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RESEARCH STUDY

RESEARCH

Predictors of Spectacle Wear and Reasons for Nonwear in Students Randomized to Ready-made or Custom-made Spectacles: Results of Secondary Objectives From a Randomized Noninferiority Trial

AUTHOR:

Priya Morjaria, PhD; Jennifer Evans, PhD; Clare Gilbert, MD

SPONSOR/INSTITUTION:

L’Occitane Foundation (Prof Gilbert) and the Vision Impact Institute (Dr Morjaria)

YEAR PUBLISHED:

2019

PUBLICATION:

JAMA Ophthalmology

KEY HIGHLIGHTS:

  • Visual impairment from uncorrected refractive errors affects 12.8 million children globally. Spectacle correction is simple and cost-effective; however, low adherence to spectacle wear, which can occur in all income settings, limits visual potential.

  • The objective of this study is to investigate predictors of spectacle wear and reasons for nonwear in students’ ages 11 to 15 years randomized to ready-made or custom-made spectacles in Bangalore, India.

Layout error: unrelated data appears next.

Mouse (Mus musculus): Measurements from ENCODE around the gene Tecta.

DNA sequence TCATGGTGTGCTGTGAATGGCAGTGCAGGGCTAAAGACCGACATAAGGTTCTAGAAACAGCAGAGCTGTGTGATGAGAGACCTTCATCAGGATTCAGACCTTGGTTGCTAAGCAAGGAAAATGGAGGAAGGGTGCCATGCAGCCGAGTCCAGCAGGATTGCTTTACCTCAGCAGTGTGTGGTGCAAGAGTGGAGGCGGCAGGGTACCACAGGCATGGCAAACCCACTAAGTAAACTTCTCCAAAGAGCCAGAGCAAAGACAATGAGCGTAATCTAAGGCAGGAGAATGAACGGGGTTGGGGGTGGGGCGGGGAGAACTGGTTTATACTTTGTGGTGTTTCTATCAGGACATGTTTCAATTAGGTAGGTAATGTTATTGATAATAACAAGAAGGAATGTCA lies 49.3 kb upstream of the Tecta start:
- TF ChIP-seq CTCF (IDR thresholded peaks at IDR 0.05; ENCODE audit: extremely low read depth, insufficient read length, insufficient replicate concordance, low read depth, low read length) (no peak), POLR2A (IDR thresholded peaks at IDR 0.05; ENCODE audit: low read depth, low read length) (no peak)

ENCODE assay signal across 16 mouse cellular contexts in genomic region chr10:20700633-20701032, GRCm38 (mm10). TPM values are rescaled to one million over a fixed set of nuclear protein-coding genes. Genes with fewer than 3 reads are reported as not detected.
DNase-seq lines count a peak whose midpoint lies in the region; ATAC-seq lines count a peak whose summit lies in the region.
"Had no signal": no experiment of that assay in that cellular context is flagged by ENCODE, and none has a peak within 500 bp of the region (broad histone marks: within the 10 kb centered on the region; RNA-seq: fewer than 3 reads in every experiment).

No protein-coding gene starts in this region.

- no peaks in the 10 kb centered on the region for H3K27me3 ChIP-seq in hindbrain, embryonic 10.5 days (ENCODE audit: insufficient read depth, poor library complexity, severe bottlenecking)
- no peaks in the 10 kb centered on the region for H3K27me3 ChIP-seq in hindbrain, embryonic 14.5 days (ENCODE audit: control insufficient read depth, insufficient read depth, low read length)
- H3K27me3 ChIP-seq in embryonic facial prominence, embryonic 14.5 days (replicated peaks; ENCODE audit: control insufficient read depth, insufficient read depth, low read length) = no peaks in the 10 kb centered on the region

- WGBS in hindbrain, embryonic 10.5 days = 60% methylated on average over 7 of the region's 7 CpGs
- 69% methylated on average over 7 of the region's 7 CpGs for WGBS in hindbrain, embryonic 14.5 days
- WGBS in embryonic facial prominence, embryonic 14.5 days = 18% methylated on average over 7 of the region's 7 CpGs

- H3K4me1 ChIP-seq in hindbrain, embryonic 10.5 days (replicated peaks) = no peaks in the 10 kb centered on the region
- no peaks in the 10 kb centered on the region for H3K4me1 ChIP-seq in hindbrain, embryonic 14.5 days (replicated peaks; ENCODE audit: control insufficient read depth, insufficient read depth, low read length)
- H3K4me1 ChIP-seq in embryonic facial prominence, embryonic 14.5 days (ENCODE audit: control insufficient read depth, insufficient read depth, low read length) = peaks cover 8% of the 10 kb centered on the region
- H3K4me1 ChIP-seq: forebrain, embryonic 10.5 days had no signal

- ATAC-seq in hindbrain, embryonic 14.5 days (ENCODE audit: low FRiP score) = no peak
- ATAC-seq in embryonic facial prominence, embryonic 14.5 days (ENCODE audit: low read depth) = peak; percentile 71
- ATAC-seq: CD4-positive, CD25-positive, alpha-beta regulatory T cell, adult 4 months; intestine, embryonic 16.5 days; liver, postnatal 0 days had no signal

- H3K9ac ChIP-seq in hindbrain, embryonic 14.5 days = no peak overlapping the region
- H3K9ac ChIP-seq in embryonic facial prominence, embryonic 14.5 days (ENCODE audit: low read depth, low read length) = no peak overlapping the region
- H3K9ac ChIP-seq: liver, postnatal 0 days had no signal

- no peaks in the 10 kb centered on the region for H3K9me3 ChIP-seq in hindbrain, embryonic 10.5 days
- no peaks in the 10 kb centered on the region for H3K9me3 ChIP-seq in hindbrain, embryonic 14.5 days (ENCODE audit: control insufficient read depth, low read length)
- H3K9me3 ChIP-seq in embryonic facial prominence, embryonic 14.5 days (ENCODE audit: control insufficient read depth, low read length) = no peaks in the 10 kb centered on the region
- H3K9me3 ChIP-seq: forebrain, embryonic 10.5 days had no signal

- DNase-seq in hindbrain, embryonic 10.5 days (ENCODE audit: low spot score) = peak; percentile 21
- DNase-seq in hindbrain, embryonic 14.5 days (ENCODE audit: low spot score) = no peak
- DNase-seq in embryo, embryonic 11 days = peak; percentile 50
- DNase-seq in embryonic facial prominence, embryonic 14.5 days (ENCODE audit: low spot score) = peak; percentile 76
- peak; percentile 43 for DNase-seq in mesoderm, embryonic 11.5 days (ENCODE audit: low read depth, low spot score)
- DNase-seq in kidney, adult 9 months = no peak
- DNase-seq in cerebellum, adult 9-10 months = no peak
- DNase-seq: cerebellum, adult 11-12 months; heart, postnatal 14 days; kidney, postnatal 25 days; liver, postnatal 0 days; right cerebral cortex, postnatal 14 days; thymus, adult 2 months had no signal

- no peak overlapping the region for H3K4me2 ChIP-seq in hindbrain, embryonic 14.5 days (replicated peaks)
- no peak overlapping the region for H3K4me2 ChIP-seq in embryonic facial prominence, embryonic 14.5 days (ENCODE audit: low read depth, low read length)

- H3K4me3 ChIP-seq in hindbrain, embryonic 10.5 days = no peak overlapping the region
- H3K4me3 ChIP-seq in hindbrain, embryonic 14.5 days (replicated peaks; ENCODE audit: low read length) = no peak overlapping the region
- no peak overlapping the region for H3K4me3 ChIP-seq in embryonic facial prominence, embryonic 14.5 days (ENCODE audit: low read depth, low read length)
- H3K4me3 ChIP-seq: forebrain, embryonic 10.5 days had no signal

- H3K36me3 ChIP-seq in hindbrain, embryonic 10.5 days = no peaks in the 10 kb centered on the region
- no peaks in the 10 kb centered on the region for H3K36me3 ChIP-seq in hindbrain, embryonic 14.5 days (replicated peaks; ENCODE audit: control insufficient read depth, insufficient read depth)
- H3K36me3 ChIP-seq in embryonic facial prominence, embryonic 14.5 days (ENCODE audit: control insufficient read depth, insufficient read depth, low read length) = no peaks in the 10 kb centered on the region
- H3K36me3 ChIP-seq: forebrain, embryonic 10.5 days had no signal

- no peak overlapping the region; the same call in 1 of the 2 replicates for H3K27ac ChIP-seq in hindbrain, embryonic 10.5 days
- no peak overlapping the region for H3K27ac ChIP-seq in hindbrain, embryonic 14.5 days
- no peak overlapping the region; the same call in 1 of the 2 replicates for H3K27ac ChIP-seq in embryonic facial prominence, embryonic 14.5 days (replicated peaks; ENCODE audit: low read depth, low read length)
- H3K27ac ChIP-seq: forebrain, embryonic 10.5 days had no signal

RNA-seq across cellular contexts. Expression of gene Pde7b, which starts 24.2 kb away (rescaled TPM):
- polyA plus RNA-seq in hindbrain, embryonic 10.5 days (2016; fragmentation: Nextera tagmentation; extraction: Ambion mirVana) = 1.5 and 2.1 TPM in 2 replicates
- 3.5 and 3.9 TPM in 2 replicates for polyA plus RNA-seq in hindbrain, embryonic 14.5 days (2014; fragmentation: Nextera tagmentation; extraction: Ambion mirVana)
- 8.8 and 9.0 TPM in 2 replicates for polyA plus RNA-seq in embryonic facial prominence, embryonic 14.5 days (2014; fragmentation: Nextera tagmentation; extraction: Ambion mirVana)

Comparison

• Of 460 students, recruited and randomized, 78.7% (362 of 460) were traced at follow-up, and 25.4% (92 of 362) were not wearing their spectacles.

  • Students initially seen with an uncorrected VA less than 6/18 in the better eye were almost 3 times more likely to be wearing their spectacles than those with less than 6/9 to 6/12.

  • The main reason students gave for nonwear was teasing or bullying by peers (48.9% [45 of 92]).

  • Girls reported parental disapproval as a reason more frequently than boys (difference, 7.2%).

  • The main conclusions of this study were:

  • Three-quarters of students receiving spectacles were wearing them at follow-up, which supports the use of the prescribing guidelines applied in this trial.

  • Programs for the correction of REs in school students should address the most important reasons for nonadherence with spectacle wear.

  • Adherence might have improved by increasing awareness of the benefits of spectacle wear among teachers and parents and by giving a spare pair of spectacles to classroom teachers and asking them to encourage spectacle wear.

  • Interventions to reduce teasing and bullying and disapproval among parents, particularly of girls, is more challenging because interventions would need to address societal norms and attitudes.